Paz: Edgar Romeriz

Pamela: Joan Allen

Dr. Hirsch: Albert Finney

Running time -- 114 minutes

MPAA rating: PG-13 »

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The Bourne Ultimatum

25 July 2007 | The Hollywood Reporter | See recent The Hollywood Reporter news »

The Bourne Ultimatum, the culminating film of the trilogy begun five years ago with The Bourne Identity, gets under way with a burst of nervous energy and extreme urgency and never lets up. It's a 114-minute chase film, dashing through streets and rooftops of any number of international urban sprawls with Matt Damon's redoubtable Jason Bourne hot on the trail of -- himself. That might be the genius of the series: A James Bond-like character who can escape any pickle and thwart any villain, but all in a quest for his own identity. Jason is not out to save the world -- though he might do that -- he'd just like to know his real name.

Director Paul Greengrass, who only made the astonishing United 93 in the interim, returns for his second Bourne film (after 2004's The Bourne Supremacy) to bring the roller coaster ride to an end in a dead heat where all the plot points and (surviving) characters of the three films converge. Audiences will eat it up: This is a postmillennial spy-action movie pitched to a large international audience. You hardly need subtitles.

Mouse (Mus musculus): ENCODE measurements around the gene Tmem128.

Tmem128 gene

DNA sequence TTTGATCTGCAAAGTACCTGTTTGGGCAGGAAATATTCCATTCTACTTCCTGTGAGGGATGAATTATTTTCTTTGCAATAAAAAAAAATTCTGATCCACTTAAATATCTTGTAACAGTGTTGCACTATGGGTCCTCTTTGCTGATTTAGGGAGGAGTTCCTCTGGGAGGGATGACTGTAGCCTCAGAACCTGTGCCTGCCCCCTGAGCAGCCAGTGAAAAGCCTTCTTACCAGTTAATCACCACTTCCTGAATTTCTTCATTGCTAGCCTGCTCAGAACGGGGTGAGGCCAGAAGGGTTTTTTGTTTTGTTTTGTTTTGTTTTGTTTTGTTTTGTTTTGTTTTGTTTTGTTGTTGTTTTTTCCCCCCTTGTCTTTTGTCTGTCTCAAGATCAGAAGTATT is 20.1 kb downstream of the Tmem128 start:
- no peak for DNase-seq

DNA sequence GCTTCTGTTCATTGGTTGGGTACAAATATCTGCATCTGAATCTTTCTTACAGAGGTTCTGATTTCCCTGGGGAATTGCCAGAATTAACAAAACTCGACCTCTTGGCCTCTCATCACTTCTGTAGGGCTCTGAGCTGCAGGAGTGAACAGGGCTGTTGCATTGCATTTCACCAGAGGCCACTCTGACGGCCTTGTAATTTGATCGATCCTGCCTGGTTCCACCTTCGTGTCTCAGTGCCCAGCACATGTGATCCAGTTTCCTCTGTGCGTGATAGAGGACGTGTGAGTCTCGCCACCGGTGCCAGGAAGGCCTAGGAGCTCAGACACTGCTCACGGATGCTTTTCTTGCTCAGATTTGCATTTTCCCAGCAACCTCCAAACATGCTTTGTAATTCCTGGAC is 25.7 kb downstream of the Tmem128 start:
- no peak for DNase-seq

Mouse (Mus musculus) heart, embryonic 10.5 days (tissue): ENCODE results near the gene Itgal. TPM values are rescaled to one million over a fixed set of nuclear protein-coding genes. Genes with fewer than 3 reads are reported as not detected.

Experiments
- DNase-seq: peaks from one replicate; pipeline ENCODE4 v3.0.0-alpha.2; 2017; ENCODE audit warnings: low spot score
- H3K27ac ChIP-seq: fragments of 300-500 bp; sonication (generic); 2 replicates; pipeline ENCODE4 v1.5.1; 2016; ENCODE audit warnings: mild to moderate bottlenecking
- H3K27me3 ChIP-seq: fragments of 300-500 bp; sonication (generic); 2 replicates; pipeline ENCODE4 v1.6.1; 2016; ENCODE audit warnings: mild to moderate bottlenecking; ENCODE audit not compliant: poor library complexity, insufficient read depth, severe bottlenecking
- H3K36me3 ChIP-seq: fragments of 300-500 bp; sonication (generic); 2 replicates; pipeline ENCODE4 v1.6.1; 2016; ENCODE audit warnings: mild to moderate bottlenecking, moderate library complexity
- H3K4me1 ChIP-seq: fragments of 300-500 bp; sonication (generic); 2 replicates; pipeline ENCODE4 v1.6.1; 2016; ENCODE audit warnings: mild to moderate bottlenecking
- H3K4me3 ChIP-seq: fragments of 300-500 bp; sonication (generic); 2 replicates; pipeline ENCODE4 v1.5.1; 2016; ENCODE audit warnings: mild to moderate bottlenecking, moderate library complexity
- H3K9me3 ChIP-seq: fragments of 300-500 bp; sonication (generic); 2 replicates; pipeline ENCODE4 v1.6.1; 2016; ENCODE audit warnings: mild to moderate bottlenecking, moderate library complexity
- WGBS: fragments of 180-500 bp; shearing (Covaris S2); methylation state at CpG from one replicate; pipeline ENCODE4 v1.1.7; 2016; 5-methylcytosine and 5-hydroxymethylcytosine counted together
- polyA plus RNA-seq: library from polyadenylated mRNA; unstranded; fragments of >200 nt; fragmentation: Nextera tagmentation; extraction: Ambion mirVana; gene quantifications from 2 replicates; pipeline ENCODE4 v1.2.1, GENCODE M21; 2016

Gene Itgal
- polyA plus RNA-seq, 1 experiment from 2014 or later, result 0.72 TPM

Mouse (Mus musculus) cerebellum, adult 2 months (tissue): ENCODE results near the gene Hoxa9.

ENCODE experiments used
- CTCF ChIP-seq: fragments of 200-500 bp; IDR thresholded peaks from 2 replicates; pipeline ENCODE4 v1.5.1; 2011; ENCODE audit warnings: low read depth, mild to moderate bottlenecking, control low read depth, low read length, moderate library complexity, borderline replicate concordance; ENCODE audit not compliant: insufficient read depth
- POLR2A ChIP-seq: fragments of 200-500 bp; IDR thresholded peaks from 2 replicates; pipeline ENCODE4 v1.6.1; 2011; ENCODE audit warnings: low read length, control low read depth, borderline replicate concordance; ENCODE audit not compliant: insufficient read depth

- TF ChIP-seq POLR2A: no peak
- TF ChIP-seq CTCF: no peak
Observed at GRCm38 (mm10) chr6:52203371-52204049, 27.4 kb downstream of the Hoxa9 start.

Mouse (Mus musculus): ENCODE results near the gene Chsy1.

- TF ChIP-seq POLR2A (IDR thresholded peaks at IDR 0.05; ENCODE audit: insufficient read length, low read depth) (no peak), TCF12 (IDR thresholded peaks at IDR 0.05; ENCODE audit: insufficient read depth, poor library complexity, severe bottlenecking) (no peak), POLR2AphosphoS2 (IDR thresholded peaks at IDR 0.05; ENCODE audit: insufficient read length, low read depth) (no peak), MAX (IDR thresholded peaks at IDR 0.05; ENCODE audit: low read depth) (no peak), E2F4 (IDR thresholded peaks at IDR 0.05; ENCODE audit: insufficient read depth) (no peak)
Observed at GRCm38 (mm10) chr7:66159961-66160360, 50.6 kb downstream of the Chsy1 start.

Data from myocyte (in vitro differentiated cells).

The cool thing about this movie is that the real revenge is not against bad guys in the CIA, but against the high-tech world that maddens mere mortals. Your mobile phone drops calls? Your car needs towing after a parking-lot fender-bender? Well, Jason can switch phones and patch into the world from trains, subways, stairwells and undergrounds. Any car he steals leaps up sharp inclines, plunges off of roofs or smashes into other vehicles until reduced to smoldering metal yet can still outrace any car on the block.

And his body! Blow it up with a bomb, expose it to brutal hand-to-hand combat or throw it into the East River, and it gets up with a few manly scratches.

Yes, there are a few plot holes. But few are likely to care. A smart cast of veteran actors gives the film just enough emotional heft to carry you through the silliness. Damon has definitely made Bourne his own. For all his physical dexterity and killing instincts, Damon brings a Hamlet-like quality to the CIA-trained assassin suffering from a five-year spell of amnesia who can never quite tell who his friends are, or rather, which of his enemies might be a true friend.

Joan Allen returns as the CIA investigator who has slowly come to see that Jason might be the real deal. And Julia Stiles as an in-over-her-head agent again shows up for no credible reason other than the producers want her back. (They're right.)